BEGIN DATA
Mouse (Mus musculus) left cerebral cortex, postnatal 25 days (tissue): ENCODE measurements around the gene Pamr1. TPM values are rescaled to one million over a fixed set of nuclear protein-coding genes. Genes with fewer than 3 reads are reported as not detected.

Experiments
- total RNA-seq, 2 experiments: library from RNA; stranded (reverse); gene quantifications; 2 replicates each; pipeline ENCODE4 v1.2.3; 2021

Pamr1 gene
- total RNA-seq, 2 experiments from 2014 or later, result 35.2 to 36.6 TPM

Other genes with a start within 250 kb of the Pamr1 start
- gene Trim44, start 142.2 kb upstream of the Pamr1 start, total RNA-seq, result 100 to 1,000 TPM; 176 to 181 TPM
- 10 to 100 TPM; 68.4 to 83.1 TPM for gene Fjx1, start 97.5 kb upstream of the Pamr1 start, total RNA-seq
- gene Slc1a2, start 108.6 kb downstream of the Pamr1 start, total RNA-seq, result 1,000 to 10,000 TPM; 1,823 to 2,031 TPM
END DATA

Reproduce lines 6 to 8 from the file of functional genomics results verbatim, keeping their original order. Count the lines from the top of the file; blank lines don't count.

Other genes with a start within 250 kb of the Pamr1 start
- gene Trim44, start 142.2 kb upstream of the Pamr1 start, total RNA-seq, result 100 to 1,000 TPM; 176 to 181 TPM
- 10 to 100 TPM; 68.4 to 83.1 TPM for gene Fjx1, start 97.5 kb upstream of the Pamr1 start, total RNA-seq